Azure Cache (Preview)


As a member on the Azure cache team, I was very thrilled when we released the Azure Cache (Preview) as part of the June 2012 Azure SDK.

 

The preview offers a great caching solution for applications running on Azure. It provides a lot of benefits over Azure shared cache around aspects such as pricing, quotas/throttling and flexible deployment options. 

In addition to the above areas of improvement over Azure shared cache, we also added a lot of other enhancements as part of the preview release.  I've included an overview of these enhancements below.

 

New APIs

      The preview release contains the following new APIs:

 

  1. DataCache() - You don’t need to use DataCacheFactory any more to create an instance of DataCache.
  2. Increment Decrement APIs - Many applications use cache to maintain numeric counters. These APIs are pretty useful for operating on numeric types stored in cache.
  3. Append Prepend APIs - Append or Prepend to a string that is stored in cache.
  4. Cache level BulkGet - This API supports bulk get of items from a cache. The earlier version of the API only allowed bulk get of items in a named region.
  5. Clear()   - Clears a cache.

 

Memcache Protocol Support

      The preview release of Azure cache supports memcache protocol (both binary and text). Azure cache has many advantages over memcached. With this protocol support, existing applications that were using memcache can migrate easily to Azure and leverage the benefits of Azure Cache.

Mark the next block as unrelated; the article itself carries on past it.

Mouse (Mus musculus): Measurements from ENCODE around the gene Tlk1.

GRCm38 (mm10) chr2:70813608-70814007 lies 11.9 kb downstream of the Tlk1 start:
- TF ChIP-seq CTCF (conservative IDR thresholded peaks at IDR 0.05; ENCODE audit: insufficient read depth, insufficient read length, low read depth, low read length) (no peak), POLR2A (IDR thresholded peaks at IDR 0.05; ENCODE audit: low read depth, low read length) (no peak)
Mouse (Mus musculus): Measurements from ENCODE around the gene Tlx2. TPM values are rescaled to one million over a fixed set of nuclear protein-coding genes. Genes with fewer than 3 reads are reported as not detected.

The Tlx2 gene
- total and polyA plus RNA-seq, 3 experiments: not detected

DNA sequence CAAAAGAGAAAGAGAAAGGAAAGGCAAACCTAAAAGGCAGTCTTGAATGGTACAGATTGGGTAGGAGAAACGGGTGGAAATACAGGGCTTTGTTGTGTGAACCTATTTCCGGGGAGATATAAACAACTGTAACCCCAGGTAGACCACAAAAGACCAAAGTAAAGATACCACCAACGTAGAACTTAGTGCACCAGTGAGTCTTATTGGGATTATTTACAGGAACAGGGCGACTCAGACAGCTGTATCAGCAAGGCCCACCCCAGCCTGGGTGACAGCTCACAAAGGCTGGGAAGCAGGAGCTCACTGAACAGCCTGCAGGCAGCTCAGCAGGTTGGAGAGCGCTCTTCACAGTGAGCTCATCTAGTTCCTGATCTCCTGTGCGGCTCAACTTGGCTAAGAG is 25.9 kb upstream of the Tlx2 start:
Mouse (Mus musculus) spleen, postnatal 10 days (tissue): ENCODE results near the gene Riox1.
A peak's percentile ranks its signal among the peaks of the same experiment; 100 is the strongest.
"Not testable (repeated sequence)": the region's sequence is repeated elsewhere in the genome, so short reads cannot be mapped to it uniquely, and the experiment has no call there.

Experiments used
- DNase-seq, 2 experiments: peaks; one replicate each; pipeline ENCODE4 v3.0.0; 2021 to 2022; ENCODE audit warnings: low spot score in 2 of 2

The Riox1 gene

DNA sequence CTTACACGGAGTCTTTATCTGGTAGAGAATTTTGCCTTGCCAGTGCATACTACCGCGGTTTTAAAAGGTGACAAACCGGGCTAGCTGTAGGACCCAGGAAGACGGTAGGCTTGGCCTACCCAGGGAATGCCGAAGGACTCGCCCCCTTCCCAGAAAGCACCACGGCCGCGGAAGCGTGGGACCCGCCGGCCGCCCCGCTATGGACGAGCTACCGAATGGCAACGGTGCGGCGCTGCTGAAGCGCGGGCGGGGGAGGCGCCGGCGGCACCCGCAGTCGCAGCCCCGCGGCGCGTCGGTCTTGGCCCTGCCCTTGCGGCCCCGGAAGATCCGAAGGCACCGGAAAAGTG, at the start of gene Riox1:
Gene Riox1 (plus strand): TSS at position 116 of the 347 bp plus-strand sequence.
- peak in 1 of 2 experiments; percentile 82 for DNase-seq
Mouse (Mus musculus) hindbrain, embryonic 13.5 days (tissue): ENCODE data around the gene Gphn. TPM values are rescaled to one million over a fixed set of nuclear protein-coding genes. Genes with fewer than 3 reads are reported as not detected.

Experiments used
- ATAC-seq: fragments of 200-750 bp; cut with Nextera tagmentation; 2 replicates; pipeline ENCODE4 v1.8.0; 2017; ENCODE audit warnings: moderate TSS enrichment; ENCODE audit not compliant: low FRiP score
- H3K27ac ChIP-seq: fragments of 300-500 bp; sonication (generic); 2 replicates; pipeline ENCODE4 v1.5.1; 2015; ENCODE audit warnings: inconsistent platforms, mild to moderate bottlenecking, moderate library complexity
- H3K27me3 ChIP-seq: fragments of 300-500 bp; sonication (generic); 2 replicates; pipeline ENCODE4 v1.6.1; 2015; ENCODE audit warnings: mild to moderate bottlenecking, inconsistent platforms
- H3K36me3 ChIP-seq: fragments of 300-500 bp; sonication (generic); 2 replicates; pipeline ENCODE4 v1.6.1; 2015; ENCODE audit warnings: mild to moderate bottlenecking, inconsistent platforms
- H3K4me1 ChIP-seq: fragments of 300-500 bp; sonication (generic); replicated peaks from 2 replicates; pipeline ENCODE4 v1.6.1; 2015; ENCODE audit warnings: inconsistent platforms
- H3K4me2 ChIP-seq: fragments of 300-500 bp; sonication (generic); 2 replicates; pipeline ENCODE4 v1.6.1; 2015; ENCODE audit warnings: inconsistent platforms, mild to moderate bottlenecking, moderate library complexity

MSDN has more info on how to enable memcache protocol support. I'll expand on the protocol differences between memcache and Azure Cache in a later post.

 

Appfabric Cache Feature Parity

     All the familiar features of Appfabric Cache (high-availability, notifications, regions, tags etc) can be used with the Azure Cache preview. One exception to this is Read-Through/Write-Behind capability. This is not yet supported in the preview.

 

Improved Performance

     There were a lot of under-the-hood changes to improve the performance (both latency and throughput) of Azure cache.

 

Access to Azure shared cache goes through a LoadBalanced input endpoint which has impact both on latency and throughput (more on this in a later blog). In the preview release, there is no need to go through a load balanced endpoint since the cache role is in the same deployment as the application, the application can use internal endpoints to connect to the cache role instances.

 

Also, as part of this preview, we implemented a more efficient wire protocol between the cache client and servers that has given us good results.

 

The above changes provide significant latency and throughput improvements compared to the Azure shared cache.

 

Improved Management Experience

You can manage the azure cache preview roles just like you manage any other azure application. You can use the service management APIs to increase/decrease the number of cache role instances. You can also monitor a rich set of performance counters to help understand how the cache is performing for your application.

 

You can remote desktop to the cache role instances to look at the cache perf counters, or configure the list of performance counters to collect through code

 

Useful Links

 

Here are a few links that I've found useful in getting started on the azure cache preview.

 

  1. MSDN's Azure Caching section has a lot of good info about the preview release.
  2. You can watch Shyam Seshadri's presentation at TechEd about these enhancements.
  3. Prashant Kumar's blog also gives a good overview of what is new in Azure caching.

 

Over the next few weeks, I plan to do a deep dive into many of the above aspects of Azure Cache Preview.

 

 

 

 

 

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